Not one but two new books launched.

Next week sees the launch of not one but two new books by staff from School of Architecture and Design. Professor Jonathan Chapman and Duncan Baker-Brown books consider sustainable design, closed loop systems and circular economies. However their books take radically different approaches to these complex and often misunderstood subjects.

Duncan Baker Brown’s The Re-Use Atlas: A Designer’s Guide Towards A Circular Economy is a highly illustrated ‘atlas’, taking the reader on a journey via four distinct ‘steps’ (recycling, reuse, reduce, closed loop), from a linear economy towards a system emulating the natural world, i.e, a circular economy.  Featuring over 25 detailed case studies describing design exemplars from the worlds of textile and fashion design, product design, interior architecture, architecture and urban design, this book’s purpose is to show designers how they can successfully navigate and exploit the emerging field of resource management and the circular economy. Each step is supplemented with an in depth interview with an expert who is successfully tackling one or more of these challenges.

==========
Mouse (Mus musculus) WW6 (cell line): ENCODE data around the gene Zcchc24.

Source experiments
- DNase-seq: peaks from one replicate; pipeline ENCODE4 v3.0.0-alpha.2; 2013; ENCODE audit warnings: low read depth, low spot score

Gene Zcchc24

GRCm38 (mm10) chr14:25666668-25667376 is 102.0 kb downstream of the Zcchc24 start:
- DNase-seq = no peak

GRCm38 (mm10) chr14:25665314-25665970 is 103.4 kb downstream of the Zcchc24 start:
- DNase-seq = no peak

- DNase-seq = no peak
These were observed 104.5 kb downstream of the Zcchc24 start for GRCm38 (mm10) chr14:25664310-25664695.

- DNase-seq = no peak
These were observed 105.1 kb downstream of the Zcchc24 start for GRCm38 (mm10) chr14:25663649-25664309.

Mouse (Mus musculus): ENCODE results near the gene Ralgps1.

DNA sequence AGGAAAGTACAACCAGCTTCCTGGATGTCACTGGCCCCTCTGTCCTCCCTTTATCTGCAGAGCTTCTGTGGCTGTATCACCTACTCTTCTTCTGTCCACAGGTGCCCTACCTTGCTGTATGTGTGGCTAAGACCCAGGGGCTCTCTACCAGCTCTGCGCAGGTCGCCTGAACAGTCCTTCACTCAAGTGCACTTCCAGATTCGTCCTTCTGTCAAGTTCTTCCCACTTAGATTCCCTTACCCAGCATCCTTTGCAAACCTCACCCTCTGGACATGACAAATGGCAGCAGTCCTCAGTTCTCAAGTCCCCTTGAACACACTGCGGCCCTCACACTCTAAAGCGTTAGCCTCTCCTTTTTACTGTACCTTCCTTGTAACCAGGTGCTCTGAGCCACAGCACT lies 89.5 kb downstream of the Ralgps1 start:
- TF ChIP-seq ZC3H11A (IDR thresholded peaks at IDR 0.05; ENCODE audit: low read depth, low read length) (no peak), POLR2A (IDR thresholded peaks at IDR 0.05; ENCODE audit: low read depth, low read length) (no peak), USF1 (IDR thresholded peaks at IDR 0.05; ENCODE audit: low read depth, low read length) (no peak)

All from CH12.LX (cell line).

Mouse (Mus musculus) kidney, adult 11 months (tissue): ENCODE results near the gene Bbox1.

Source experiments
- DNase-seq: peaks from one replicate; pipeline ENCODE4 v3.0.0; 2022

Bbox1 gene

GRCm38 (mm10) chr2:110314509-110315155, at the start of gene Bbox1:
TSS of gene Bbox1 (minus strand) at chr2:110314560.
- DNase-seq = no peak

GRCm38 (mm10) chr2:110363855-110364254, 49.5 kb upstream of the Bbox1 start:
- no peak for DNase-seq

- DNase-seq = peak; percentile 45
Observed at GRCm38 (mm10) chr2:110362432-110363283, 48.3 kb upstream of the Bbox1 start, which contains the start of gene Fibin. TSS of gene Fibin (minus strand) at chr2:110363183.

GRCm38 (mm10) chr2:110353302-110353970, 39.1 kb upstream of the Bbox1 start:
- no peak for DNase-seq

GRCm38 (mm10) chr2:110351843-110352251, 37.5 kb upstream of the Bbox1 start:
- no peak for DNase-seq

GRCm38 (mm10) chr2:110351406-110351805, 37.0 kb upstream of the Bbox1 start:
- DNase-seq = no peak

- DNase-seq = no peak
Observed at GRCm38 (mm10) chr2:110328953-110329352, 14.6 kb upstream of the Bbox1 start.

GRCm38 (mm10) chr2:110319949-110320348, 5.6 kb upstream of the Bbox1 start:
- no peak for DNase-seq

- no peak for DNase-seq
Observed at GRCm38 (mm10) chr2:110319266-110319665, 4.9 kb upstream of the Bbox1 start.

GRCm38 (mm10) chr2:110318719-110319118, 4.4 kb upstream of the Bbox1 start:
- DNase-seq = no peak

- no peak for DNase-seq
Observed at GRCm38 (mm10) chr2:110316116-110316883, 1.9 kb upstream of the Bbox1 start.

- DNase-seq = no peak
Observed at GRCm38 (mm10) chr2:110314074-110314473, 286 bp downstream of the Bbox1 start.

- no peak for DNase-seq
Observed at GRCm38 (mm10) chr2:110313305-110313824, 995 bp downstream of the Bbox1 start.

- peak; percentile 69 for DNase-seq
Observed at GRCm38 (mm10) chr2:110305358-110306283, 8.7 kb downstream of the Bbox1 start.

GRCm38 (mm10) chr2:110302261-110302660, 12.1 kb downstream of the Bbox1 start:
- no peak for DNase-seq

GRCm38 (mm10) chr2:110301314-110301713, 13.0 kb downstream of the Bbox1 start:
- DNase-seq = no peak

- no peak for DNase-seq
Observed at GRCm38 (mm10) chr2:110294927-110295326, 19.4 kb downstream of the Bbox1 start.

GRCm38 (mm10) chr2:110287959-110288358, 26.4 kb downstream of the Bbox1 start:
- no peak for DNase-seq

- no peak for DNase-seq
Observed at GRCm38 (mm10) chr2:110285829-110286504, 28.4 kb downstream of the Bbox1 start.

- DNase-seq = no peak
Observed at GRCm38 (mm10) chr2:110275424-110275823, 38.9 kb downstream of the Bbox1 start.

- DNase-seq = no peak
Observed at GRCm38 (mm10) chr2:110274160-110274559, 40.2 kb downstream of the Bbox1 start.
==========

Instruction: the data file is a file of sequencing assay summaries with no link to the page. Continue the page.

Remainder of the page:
“An extraordinarily well researched map of current thinking on our approach to the sustainable use of materials. It outlines a set of stepping stones towards a circular economy that puts design at the core of change, illustrated with a huge range of intriguing and inspiring examples from around the world that demonstrate the kind of thinking necessary for this transformation and highlight the opportunities that potentially flow from it.” Bill Gething, Sustainability and Architecture.

Professor Jonathan Chapman’s new book is entitled the “Routledge Handbook of Sustainable Product Design”. It includes 35 essays and presents the first systematic overview of the burgeoning field of sustainable product design. The book takes readers to the depth of our engagements with the designed world to advance the social and ecological purpose of product design as a critical twenty-first-century practice. Comprising 35 chapters across 6 thematic parts, the book’s contributors include the most significant international thinkers in this dynamic and evolving field.

“Brimming with intelligent viewpoints, critical propositions, practical examples and rich theoretical analyses, this book provides an essential point of reference for scholars and practitioners at the intersection of product design and sustainability.” John Thackara, founder, Doors of Perception.